Twenty percent of students graduating from the Harvard Business School this week have taken an oath to be ethical. What a difference is that going to make?
They certainly will not be the first to make a solemn promise. In the United States, that honour belongs to the students of the Thunderbird School of Global Management in Arizona. Meanwhile, at the Columbia Business School, students have already been required to take an integrity pledge for the past three years.
At Harvard, however, this voluntary, student-led initiative seems to tie in neatly with a crusade spearheaded by Rakesh Khurana, organizational behavior professor and author of From higher aims to hired hands (Princeton University Press, 2007), to ultimately transform management into a profession. Having a code of conduct or standard to which members of the same occupational group could hold themselves accountable, as well as responsibility over a distinct body of knowledge and practice especially useful to society, constitute the hallmarks of a true profession. For this purpose they deserve all the encouragement they can get.
But, apart from helping to convert management into a profession, will oath-taking effectively prevent today’s batch of MBAs from engaging in all sorts of ethical abuses as many of those before them have? I think not.
To be blunt, I don’t even consider it necessary; at least not in the strong sense that without an oath, we cannot expect to have ethical business leaders. In the first place, codes of conduct have not exactly been lacking. If you find them useful, you could even buy copies of Enron’s ethics code bearing Ken Lay’s signature in mint condition for $425 on eBay.
Furthermore, it defies reason that anyone, not only MBA grads, ought to promise that, “I will act with utmost integrity and pursue my work in an ethical manner,” not to mention, “I will take responsibility for my actions…” or “I will understand and uphold, both in letter and in spirit, the laws and contracts governing my own conduct and that of my enterprise.” Otherwise, what are we to make of the more than 600 other members of the Harvard MBA Class of ’09 that did not take the oath? The greater part of the promises seem, at best, obvious, if not redundant.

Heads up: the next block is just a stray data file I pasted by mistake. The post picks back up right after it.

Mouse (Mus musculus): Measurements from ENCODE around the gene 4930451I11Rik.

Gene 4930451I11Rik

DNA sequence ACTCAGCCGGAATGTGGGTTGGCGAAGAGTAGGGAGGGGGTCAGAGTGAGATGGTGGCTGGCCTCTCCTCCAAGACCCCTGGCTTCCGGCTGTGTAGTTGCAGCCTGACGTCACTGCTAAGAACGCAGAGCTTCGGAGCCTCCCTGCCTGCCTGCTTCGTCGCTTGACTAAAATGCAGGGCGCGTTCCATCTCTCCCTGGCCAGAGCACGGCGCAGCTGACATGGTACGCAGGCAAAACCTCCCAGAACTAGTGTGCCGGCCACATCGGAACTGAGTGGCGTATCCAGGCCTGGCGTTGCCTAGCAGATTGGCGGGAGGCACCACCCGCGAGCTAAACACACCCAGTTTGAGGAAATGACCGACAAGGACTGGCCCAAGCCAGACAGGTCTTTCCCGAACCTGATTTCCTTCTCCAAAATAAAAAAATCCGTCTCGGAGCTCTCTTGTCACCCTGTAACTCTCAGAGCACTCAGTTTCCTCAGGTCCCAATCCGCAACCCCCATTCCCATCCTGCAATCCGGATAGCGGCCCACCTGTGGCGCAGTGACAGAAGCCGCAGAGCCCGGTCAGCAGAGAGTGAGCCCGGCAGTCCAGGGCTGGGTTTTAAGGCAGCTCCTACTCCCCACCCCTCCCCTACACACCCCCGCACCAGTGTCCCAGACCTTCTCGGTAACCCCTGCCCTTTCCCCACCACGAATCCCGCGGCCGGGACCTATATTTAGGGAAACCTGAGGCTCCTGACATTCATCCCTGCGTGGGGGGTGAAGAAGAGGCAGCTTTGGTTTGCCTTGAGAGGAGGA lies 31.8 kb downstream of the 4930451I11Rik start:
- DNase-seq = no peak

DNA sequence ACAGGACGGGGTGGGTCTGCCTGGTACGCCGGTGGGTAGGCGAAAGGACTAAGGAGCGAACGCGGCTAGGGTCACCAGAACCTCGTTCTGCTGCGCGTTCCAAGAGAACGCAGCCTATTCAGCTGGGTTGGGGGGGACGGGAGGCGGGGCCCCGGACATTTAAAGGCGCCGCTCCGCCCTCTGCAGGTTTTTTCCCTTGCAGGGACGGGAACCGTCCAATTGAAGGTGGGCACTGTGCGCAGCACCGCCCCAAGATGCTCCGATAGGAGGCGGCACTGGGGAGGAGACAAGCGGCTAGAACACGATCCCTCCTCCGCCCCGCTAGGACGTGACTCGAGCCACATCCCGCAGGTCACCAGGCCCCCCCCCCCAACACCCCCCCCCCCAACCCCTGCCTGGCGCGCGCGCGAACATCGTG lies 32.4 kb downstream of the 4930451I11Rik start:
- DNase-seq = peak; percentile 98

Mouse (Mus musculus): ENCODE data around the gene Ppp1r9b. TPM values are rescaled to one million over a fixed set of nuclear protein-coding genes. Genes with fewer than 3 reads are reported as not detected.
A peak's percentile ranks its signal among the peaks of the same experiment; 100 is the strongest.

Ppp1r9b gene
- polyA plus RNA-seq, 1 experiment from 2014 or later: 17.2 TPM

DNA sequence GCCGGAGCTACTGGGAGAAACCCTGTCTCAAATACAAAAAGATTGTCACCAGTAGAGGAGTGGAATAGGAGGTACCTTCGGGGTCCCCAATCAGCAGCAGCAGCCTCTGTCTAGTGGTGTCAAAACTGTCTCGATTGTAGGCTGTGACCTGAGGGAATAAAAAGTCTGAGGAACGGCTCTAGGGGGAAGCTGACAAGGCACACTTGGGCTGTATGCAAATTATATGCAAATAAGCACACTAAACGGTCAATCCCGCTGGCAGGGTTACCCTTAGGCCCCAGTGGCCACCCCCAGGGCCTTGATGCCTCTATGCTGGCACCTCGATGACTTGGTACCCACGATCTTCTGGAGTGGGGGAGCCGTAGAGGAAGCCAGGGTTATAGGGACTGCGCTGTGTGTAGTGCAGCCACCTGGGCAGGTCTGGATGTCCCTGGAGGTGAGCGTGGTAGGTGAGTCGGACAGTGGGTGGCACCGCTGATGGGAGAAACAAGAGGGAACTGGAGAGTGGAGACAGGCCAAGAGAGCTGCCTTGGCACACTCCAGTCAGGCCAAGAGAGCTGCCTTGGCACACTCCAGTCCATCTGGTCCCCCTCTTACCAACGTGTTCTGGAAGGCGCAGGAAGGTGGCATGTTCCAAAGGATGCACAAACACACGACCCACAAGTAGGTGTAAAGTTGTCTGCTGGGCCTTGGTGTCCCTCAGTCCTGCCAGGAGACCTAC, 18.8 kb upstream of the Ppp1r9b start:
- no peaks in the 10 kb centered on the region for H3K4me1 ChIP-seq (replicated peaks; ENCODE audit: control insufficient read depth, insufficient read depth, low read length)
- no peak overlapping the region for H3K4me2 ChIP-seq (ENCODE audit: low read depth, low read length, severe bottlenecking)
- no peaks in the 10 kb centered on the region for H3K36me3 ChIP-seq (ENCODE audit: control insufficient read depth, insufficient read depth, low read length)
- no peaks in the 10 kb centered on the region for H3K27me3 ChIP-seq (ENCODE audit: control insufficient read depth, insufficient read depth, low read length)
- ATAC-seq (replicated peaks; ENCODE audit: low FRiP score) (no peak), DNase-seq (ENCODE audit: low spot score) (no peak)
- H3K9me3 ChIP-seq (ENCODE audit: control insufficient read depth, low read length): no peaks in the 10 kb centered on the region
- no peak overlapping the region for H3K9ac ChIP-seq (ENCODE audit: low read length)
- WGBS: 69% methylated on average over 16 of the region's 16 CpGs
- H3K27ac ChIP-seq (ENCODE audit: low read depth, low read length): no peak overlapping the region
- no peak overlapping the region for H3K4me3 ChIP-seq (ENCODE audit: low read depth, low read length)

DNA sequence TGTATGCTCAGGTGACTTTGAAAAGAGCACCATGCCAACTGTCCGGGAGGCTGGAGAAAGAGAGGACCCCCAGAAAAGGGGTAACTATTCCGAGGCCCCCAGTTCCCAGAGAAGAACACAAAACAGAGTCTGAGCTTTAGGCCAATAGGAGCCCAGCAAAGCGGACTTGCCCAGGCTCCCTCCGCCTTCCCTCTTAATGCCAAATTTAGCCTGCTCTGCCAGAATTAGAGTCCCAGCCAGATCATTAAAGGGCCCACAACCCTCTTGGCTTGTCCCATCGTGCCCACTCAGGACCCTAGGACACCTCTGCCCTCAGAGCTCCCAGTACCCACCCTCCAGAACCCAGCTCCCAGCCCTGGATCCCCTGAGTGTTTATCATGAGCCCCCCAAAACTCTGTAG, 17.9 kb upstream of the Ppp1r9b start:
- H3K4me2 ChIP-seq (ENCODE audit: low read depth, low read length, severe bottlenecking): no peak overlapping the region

I do not rule out that, in some circumstances, such oath-taking may prove convenient — in particular, when individuals have reached a point in which they are almost utterly clueless in choosing between right and wrong. That comes quite close to the stage when what the medieval Schoolmen called synderesis, the first principle of moral reason often expressed as, “Do good and avoid evil”, gets blurred. (The Schoolmen also assured us that this principle, no matter how fuzzy it becomes, is never really obliterated in one’s conscience.) I dread to think we have gone that far.
In a litigious society such as that of the US, formally making these promises could even have its downsides. Spurred on by lawyers, it would give the unscrupulous an excuse to sue and claim exorbitant damages. And as we know, these threats of litigation only serve to raise transaction costs as parties strive to cover worst-case scenario risks.
Even if it did not produce these negative externalities, mere oath-taking, I’m afraid, would not solve the problem it is supposed to tackle. These promises are subject to an endless parsing that no “full version” will ever put to rest. To the trained eye, there are also quite a number of inconsistencies that jump out of the text. For instance, the preamble reads, “As a manager, my purpose is to serve the greater good by bringing together people and resources to create value that no single individual can build alone.” (The italics are mine.) But a few lines below, it also declares allegiance to “the pursuit of self-interest” as “the vital engine of a capitalist economy”, while at the same time declaring that “unbridled greed can just be as harmful.” Euphemisms aside, self-interest, no matter how “enlightened”, is just another name for greed. And if greed were truly the motor of a capitalist economy, how much greed would be “enough” or “just right”? How could that be reconciled with one’s vow “to serve the greater good”?
Similarly, the pledge contains a commitment to the interests of one’s constituencies or “stakeholders”, which includes “shareholders, co-workers, customers” and other members of society, apart from oneself. But when those interests run into conflict with one another, as they often do, whose interests should prevail? There is no indication in this regard.
Besides the principles or norms that could be found in the oath, ethics equally requires a substantive account of the goods that people in an organization or within society as a whole pursue, as well as a narrative of the virtues or excellences of character that those same individuals are supposed to develop or cultivate.
Among these elements, virtues are key because they alone permit one to interpret rules properly and to identify goods correctly. And virtues are learned or acquired not by oath-taking, but by some form of apprenticeship, as with other forms of practical knowledge. In other words, one becomes virtuous only by following the example of other virtuous people or mentors. Candidates, anyone?
Alejo José G. Sison is a Business Ethics scholar at the University of Navarre. His latest book is entitled Corporate Governance and Ethics: An Aristotelian Perspective (Edward Elgar, 2008).